A safeguarding panel will review children’s services’ actions in the lead up to the murder of five-year-old Logan Mwangi last year by three people including his mother and stepfather.
Last week, Cardiff Crown Court found Logan’s mother, Angharad Williamson, her partner John Cole and a 14-year-old boy guilty of killing the boy.
Police found Logan’s body in a river near the family home in Bridgend on 31 July last year, shortly after Williamson made a 999 call claiming he was missing.
Officers became suspicious of Williamson’s claim after they found CCTV footage of Cole and the 14-year-old taking Logan’s body from the house in the early hours of the morning.
Alongside the safeguarding review, the Welsh social care inspectorate will also publish a further evaluation of Bridgend council’s services this year.
Child practice review
Cwm Taf Morgannwg Safeguarding Board, which is responsible for the area including Bridgend, will now investigate learning from the case in a child practice review.
It has appointed an independent chair and two reviewers to lead a panel of senior managers from all agencies involved with Logan and his family to gather information on their involvement.
This will then be put to practitioners involved in Logan’s case at a multi-agency event, so they can present their understanding of the case and identify learning points.
Panel members will also seek to engage with the family, where appropriate.
The independent reviewers will summarise this information in a report, which will then be presented to the safeguarding board for scrutiny and then the Welsh Government for final approval.
The earliest the final report will be published is this autumn.
Council to face further probe
Bridgend council said in a statement: “The death of five-year-old Logan Mwangi has been a deeply sad and tragic affair which has affected all who live within Bridgend County Borough.
“We would like to thank South Wales Police for leading the investigation into Logan’s death, and for ensuring that those responsible have not been able to escape the consequences of their crimes.
“We will be issuing a further statement once sentencing has been confirmed. Until then, our thoughts remain with Logan, and all who knew or cared for him.”
The Care Inspectorate Wales (CIW) will also inspect children’s services in Bridgend as part of its ongoing evaluation of the council.
A spokesperson for the inspectorate said: “Logan Mwangi died in deeply disturbing circumstances and all those affected by his death are in our thoughts. Care Inspectorate Wales has informed Bridgend County Borough Council of our intention to inspect its children’s services. CIW does not comment on ongoing inspections but we will await its findings, along with the child practice review which will identify learning for future practice.”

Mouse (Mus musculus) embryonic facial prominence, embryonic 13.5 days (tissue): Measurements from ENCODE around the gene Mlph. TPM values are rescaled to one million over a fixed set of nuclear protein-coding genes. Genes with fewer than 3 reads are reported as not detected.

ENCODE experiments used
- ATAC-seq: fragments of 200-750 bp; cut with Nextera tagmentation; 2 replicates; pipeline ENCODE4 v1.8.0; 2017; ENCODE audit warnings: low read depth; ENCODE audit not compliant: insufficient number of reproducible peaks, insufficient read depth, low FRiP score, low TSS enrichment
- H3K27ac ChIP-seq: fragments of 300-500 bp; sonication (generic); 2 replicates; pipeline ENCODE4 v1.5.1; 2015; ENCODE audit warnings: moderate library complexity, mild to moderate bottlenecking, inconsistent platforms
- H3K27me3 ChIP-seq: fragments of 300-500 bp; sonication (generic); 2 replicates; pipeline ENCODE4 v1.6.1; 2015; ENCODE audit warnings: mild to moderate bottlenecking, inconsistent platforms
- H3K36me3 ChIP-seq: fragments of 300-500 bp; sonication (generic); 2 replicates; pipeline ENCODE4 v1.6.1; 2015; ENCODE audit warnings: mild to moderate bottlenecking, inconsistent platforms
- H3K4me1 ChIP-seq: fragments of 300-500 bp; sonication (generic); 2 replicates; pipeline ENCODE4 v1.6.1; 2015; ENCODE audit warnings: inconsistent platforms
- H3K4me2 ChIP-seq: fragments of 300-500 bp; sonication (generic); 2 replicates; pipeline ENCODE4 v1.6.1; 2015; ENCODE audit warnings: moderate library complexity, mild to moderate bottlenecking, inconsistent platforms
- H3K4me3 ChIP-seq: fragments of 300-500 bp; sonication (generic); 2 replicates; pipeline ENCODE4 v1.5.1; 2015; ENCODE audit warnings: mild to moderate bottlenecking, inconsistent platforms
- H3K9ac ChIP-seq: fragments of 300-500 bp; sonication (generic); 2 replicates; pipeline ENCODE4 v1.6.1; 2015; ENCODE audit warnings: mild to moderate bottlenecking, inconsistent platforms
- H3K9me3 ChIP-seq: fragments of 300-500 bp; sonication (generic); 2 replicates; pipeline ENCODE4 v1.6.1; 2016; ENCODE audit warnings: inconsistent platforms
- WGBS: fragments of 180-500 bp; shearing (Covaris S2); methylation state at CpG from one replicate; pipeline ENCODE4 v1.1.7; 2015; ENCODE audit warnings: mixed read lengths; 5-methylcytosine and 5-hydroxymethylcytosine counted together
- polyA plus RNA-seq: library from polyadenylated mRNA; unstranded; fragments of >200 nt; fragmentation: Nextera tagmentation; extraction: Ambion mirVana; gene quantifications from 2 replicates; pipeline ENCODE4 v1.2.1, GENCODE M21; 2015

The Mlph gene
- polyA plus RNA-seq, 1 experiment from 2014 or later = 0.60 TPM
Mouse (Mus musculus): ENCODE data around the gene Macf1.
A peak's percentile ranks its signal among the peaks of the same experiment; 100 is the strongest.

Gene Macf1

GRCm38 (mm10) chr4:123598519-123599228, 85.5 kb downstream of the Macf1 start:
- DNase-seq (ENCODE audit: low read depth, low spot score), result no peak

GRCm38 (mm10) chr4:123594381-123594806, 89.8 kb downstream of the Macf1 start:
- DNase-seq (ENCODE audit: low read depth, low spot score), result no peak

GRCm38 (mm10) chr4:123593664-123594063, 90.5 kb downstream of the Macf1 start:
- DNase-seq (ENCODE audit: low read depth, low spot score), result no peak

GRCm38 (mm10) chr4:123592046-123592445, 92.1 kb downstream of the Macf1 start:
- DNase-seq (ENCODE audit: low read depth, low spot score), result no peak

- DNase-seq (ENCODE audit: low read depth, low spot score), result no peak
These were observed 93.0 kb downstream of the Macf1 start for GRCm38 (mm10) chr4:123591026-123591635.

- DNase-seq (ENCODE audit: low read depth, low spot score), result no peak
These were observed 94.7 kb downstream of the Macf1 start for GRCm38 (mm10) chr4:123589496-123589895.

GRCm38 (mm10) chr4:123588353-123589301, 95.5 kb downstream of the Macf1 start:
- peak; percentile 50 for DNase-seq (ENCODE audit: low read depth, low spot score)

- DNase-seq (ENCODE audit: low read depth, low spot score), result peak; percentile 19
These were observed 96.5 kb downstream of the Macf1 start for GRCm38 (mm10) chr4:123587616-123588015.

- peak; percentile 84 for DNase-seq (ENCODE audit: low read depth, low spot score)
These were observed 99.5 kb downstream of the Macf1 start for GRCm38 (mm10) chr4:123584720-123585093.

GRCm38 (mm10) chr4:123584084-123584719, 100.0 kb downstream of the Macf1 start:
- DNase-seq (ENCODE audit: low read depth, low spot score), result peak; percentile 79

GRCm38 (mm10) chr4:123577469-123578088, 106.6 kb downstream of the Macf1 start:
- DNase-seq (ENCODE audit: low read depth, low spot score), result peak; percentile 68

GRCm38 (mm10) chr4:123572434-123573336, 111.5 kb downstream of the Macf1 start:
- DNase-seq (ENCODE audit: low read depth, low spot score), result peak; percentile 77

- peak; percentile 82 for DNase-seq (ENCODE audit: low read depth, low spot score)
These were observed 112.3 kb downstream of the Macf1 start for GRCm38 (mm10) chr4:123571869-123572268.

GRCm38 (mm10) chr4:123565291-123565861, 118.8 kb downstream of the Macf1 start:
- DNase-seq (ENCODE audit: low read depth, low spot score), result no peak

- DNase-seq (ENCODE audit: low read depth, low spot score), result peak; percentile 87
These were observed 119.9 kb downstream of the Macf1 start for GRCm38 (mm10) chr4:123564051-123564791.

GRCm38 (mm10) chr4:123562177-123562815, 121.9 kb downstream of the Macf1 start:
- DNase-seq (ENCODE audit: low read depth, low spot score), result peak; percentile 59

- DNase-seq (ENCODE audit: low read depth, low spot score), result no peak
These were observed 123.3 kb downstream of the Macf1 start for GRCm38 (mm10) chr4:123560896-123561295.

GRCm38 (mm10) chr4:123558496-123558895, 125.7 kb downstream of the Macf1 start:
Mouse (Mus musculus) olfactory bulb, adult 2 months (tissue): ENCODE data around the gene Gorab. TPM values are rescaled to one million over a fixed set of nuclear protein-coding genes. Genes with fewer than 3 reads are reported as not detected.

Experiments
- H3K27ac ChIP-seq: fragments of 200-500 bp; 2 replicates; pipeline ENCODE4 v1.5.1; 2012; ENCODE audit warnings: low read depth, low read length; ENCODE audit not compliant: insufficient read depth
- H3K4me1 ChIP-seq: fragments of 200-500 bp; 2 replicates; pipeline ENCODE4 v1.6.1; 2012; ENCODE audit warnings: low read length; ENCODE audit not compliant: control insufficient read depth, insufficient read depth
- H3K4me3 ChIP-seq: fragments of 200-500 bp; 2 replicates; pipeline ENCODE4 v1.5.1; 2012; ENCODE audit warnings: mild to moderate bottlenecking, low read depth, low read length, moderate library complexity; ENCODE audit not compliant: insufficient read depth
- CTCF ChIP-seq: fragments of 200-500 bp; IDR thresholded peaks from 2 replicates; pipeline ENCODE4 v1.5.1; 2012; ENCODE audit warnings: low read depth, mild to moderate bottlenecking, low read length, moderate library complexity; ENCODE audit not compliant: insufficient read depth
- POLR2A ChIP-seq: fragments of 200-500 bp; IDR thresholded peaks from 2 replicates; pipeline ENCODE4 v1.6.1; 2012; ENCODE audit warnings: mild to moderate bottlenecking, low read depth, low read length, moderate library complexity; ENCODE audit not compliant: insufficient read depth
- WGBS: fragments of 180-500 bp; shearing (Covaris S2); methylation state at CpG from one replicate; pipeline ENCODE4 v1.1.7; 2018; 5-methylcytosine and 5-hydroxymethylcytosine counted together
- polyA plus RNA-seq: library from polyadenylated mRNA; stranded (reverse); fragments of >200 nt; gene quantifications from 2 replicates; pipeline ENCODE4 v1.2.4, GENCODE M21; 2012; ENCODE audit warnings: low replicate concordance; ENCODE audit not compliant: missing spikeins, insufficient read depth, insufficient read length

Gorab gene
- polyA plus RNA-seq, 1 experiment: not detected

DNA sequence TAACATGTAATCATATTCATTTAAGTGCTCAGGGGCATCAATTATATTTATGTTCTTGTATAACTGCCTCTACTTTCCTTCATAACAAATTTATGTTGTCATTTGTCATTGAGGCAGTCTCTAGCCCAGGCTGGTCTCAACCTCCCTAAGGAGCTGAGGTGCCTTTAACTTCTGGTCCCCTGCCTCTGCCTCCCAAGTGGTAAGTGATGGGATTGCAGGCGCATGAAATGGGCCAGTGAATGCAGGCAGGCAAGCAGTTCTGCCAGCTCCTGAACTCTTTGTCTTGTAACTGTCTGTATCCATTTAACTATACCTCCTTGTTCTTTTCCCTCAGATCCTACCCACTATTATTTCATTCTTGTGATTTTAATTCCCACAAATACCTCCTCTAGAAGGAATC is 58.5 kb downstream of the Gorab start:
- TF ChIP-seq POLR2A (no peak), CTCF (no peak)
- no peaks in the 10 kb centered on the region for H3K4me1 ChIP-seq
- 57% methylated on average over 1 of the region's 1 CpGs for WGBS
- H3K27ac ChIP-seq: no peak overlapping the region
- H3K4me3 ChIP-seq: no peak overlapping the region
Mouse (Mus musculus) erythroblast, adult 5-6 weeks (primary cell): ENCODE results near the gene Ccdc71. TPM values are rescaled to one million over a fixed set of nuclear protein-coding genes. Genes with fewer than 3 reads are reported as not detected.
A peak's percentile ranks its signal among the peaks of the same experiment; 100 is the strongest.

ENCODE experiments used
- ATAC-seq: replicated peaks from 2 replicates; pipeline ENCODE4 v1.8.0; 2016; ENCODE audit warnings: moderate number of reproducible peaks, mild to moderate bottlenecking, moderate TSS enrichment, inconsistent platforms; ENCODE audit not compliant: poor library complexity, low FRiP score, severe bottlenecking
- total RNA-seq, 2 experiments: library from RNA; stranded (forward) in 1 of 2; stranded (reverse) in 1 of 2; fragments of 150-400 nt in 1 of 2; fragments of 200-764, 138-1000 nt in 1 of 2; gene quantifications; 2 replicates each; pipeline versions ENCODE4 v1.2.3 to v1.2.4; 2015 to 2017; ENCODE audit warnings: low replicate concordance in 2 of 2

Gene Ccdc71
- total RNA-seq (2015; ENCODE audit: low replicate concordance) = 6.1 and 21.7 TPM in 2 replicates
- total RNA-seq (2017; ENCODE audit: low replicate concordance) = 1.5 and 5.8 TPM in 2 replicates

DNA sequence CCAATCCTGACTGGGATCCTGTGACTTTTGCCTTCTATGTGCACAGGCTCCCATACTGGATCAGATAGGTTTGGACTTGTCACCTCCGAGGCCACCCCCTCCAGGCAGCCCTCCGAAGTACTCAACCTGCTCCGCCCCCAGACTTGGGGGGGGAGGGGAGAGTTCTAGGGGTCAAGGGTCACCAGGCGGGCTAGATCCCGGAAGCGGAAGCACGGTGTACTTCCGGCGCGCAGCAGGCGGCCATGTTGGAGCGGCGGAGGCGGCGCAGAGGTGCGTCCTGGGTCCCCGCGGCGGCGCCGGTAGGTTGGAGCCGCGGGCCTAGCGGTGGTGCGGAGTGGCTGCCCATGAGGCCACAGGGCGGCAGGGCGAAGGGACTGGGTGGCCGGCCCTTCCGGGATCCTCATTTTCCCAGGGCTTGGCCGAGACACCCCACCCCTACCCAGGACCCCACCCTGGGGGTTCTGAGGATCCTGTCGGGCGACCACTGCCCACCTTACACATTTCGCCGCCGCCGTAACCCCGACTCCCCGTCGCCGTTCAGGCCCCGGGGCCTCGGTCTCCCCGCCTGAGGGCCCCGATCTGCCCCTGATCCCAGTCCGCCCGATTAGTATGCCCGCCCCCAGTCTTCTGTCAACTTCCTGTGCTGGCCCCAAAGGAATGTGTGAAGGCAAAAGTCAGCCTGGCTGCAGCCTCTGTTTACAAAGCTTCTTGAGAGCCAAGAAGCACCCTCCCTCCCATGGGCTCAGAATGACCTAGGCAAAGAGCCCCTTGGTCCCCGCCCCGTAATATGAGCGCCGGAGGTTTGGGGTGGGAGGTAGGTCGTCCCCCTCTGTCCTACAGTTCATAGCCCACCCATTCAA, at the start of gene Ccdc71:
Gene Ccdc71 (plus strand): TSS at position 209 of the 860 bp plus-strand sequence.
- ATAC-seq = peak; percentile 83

The inspectorate last assessed Bridgend’s children’s services in November, where it found “examples where the support for some families was too fragmented”.
“This meant that some families did not always receive the right services at the right time,” it said. “Further work is required to ensure seamless and co-ordinated services that prevent escalation of need, and which secures the best outcomes for children and families.”
A Welsh Government spokesperson said: “This is such a tragic case and our thoughts are with everyone affected by Logan’s death. It is of vital importance now for both the child practice review and the planned inspection by Care Inspectorate Wales to be completed.”
Williamson, Logan’s mother, told police she had slept through the night before her son’s body was found, denying that she had switched lights on and off and moved curtains inside the flat, which was captured on CCTV.
A Home Office postmortem carried out on Logan found that he had suffered more than 56 injuries. According to South Wales Police, a pathologist described some of them as “so extreme, you would expect to find them as a result of a fall from great height or a high-speed road traffic collision”.
Senior investigating officer, detective inspector Lianne Rees said: “Logan was a beautiful, bright and innocent five-year-old little boy with his whole life ahead of him.
“It is difficult to imagine how Logan must have suffered at the hands of those who he trusted, and inconceivable that those who should have loved and protected him betrayed him in the worst possible way.
“Attempts to cover up the crime in the hours following Logan’s death and the subsequent web of lies and deceit that were to follow, are an indication of their callousness and lack of remorse.
“The impact of Logan’s tragic death on so many people cannot be measured.
“Nothing can bring Logan back, but I hope that today’s outcome will bring some comfort to those who loved him.”
Williamson, Cole and the unnamed 14-year-old will be sentenced at a later date.
School condemns Logan’s killers
Tondu Primary School said in a statement that pupils, teachers, staff and governors at the school remained “shocked and deeply saddened” by Logan’s death.
“We remember Logan as being a bright, happy child who was caring and loving, and an absolute pleasure to teach. As a school community, we continue to feel his loss, and to offer support to one another as we look towards the future.
“We are also united in our condemnation of the terrible actions of those who ended Logan’s short life in such a cruel and brutal way, and are grateful that they have been held accountable for their crimes.”